In the 1970’s, Warhol renewed his focus on painting and worked extensively on a commissioned basis both for corporations and for individuals whose portrait he painted. Works created in this decade include Skulls, Hammer and Sickles, Torsos, Maos and Shadows. Warhol also published The Philosophy of Andy Warhol (from A to B and Back Again). Firmly established as a major 20th-century artist and international celebrity, Warhol was given a major retrospective of his work at the Pasadena Art Museum which traveled to museums around the world. In the late seventies Warhol began dictating an oral diary to his colleague Pat Hackett, which became the basis for the best-selling Andy Warhol Diaries. He also frequented Studio 54 along with other members of the international jet-set saying, “I have a social disease. I have to go out every night.”
The artist began the 1980’s with the publication of POPism: The Warhol ’60s. He also began work on Andy Warhol’s TV, a series of half hour of video programs patterned after Interview magazine. In 1985, “Andy Warhol’s Fifteen Minutes” appeared on MTV, half hour programs featuring celebrities, artists, musicians, and designers, with Warhol as the host. The paintings he created during this time included Dollar Signs, Guns and Last Suppers. He also produced several paintings in collaboration with other artists including Keith Haring, Jean-Michel Basquiat and Francesco Clemente.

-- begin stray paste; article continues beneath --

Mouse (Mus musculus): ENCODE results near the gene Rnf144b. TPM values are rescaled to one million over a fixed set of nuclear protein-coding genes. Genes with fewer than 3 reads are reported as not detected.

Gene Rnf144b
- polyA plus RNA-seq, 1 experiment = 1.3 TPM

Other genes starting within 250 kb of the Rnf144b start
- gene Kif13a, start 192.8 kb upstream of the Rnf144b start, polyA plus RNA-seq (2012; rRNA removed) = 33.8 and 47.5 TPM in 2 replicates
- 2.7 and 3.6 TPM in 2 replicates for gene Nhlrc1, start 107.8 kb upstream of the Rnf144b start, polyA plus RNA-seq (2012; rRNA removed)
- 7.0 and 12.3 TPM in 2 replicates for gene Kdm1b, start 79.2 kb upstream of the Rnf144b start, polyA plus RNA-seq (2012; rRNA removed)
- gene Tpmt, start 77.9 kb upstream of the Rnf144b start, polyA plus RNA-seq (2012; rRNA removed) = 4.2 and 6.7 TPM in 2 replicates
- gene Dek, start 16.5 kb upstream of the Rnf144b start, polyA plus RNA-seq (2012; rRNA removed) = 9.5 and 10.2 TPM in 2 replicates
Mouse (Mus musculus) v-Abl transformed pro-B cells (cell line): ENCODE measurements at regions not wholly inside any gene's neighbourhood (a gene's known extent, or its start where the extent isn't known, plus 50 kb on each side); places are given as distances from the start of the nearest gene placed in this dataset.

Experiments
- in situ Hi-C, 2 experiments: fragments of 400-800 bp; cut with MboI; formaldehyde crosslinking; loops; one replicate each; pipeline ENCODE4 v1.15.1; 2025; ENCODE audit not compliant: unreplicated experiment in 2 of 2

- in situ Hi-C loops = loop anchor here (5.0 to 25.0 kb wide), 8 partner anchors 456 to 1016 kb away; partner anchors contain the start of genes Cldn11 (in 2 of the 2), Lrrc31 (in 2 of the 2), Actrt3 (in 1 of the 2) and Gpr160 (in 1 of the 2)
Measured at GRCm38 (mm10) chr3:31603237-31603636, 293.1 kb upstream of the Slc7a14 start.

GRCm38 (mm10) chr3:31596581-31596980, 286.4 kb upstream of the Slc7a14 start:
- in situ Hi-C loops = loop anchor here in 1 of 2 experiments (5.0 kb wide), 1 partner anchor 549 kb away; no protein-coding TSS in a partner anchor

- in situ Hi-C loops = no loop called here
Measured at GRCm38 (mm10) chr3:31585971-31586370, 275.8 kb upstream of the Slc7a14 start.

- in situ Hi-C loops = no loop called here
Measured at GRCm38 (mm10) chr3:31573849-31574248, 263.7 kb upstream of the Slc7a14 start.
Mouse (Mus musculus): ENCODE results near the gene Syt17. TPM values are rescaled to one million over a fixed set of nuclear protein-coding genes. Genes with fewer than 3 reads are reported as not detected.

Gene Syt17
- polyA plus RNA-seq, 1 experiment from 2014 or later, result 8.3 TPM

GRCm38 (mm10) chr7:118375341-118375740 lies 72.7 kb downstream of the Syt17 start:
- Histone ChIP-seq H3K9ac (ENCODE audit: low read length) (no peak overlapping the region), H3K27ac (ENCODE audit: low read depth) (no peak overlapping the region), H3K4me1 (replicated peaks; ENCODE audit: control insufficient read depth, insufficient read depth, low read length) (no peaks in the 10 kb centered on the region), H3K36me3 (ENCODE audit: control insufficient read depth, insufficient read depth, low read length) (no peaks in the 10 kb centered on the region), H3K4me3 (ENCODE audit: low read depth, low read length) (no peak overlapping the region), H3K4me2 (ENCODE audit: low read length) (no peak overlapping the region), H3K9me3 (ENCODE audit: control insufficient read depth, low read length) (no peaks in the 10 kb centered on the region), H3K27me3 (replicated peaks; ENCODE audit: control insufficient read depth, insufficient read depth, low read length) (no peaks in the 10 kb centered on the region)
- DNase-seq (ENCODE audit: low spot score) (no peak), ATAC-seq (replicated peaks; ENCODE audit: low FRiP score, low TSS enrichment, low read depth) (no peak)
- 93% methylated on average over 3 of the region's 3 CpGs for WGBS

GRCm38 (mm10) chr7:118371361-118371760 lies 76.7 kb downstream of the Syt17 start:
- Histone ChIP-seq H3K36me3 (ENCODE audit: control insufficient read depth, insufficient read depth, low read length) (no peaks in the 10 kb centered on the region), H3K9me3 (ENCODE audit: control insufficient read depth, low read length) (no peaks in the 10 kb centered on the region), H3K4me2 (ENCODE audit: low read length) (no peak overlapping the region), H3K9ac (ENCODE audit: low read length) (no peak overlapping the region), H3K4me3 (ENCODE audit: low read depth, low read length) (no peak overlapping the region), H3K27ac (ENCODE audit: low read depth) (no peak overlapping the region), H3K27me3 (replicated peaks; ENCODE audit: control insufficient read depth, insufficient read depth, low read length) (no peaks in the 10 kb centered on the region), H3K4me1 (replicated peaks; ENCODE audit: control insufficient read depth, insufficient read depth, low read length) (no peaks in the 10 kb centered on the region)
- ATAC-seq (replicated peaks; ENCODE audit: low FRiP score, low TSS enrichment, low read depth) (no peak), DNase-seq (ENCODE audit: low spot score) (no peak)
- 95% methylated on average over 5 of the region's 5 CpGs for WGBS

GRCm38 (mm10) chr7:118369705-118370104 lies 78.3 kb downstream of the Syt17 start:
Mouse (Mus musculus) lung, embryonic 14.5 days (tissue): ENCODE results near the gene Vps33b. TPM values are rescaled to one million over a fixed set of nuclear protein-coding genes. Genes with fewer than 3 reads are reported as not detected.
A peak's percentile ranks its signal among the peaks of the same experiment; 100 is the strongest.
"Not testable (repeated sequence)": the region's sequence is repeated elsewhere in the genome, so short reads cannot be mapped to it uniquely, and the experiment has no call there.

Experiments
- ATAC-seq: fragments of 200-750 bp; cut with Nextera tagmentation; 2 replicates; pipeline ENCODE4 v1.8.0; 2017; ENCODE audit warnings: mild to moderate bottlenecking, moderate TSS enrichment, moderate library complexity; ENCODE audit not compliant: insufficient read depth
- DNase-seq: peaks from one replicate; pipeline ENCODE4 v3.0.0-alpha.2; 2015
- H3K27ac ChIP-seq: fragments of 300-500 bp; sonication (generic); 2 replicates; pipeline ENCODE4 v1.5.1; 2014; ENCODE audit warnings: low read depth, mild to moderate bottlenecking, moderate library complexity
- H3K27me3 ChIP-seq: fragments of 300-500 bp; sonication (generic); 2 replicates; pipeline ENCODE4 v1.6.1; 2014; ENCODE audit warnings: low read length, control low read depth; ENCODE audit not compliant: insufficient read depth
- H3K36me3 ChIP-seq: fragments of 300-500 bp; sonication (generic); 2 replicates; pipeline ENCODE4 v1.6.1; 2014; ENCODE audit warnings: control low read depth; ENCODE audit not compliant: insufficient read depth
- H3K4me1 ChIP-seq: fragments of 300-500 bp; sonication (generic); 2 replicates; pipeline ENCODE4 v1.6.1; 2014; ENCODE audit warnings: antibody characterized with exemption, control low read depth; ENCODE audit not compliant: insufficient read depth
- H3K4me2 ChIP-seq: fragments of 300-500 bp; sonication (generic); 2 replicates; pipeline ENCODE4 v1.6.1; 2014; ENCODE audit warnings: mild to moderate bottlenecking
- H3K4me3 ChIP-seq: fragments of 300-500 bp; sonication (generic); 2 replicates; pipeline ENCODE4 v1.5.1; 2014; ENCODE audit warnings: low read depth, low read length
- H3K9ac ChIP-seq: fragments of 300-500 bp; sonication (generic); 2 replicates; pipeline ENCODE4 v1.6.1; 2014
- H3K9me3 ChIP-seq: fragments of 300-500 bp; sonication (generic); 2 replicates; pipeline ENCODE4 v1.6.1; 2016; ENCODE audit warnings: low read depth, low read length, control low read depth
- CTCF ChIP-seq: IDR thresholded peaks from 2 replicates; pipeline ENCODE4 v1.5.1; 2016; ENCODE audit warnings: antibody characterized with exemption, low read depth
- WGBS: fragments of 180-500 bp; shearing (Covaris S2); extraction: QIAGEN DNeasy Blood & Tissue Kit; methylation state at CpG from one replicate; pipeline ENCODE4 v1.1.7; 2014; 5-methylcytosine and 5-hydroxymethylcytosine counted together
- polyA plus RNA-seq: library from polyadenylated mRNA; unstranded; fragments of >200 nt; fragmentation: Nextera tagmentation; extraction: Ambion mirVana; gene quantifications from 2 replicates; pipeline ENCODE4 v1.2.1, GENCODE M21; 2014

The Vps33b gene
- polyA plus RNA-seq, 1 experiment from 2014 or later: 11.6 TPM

Following routine gall bladder surgery, Andy Warhol died of complications during his recovery on February 2, 1987. After his burial in Pittsburgh, his friends and associates organized a memorial mass at St. Patrick’s Cathedral on April 1 that was attended by more than 2,000 people.
The Exhibition runs Friday, September 16 – Saturday, October 22, 2011